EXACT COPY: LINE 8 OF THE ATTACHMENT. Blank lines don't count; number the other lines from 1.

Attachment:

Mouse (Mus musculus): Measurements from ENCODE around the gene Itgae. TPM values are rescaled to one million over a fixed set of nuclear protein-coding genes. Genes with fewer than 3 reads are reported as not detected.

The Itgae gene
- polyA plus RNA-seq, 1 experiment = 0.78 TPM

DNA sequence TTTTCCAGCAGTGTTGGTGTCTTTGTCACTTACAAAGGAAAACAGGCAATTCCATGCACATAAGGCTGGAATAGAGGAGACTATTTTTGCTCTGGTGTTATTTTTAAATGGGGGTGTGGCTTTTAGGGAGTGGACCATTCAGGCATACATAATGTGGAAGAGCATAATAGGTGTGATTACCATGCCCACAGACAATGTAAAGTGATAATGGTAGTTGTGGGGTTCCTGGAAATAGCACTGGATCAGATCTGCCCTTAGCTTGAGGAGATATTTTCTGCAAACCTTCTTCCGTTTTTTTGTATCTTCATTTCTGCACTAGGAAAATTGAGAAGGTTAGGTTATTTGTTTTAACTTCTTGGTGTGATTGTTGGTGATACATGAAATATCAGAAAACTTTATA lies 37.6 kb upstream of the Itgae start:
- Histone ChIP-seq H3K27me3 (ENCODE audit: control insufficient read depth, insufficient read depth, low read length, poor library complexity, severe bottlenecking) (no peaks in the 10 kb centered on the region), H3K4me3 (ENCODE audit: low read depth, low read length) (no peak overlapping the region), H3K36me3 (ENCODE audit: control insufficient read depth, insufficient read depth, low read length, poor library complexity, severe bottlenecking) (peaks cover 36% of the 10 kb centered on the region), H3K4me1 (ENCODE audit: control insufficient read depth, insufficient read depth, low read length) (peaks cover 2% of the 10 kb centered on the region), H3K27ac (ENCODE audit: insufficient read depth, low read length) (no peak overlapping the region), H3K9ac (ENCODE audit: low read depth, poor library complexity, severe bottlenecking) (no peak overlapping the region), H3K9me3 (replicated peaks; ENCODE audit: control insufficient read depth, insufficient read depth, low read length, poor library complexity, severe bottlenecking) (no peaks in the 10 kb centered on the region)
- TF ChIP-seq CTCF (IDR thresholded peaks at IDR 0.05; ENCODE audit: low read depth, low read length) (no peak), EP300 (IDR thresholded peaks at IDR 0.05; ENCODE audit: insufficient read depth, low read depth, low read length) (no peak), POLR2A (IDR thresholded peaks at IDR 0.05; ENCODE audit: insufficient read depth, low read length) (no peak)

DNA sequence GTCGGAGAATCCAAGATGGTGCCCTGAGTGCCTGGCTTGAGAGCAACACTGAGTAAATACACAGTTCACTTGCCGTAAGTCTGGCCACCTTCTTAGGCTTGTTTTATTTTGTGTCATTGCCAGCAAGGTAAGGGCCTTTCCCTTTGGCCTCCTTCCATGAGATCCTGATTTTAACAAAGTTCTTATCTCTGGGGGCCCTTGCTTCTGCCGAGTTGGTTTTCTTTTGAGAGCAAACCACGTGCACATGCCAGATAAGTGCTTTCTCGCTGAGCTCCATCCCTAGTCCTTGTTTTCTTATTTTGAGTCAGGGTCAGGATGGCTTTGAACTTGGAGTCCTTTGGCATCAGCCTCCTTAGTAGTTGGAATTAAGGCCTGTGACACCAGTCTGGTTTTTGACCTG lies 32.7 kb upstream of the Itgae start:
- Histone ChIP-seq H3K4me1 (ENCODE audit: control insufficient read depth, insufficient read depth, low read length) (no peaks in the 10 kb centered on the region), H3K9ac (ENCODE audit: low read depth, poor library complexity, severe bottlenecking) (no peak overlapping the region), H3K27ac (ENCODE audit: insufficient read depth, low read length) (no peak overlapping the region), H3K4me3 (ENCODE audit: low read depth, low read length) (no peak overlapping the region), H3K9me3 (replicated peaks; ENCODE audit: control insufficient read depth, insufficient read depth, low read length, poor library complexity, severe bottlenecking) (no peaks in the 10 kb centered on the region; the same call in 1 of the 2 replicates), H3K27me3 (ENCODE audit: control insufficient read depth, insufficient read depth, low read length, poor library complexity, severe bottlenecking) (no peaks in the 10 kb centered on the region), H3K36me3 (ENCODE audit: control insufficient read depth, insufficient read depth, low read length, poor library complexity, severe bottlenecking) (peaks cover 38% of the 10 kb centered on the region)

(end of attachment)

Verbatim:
- Histone ChIP-seq H3K4me1 (ENCODE audit: control insufficient read depth, insufficient read depth, low read length) (no peaks in the 10 kb centered on the region), H3K9ac (ENCODE audit: low read depth, poor library complexity, severe bottlenecking) (no peak overlapping the region), H3K27ac (ENCODE audit: insufficient read depth, low read length) (no peak overlapping the region), H3K4me3 (ENCODE audit: low read depth, low read length) (no peak overlapping the region), H3K9me3 (replicated peaks; ENCODE audit: control insufficient read depth, insufficient read depth, low read length, poor library complexity, severe bottlenecking) (no peaks in the 10 kb centered on the region; the same call in 1 of the 2 replicates), H3K27me3 (ENCODE audit: control insufficient read depth, insufficient read depth, low read length, poor library complexity, severe bottlenecking) (no peaks in the 10 kb centered on the region), H3K36me3 (ENCODE audit: control insufficient read depth, insufficient read depth, low read length, poor library complexity, severe bottlenecking) (peaks cover 38% of the 10 kb centered on the region)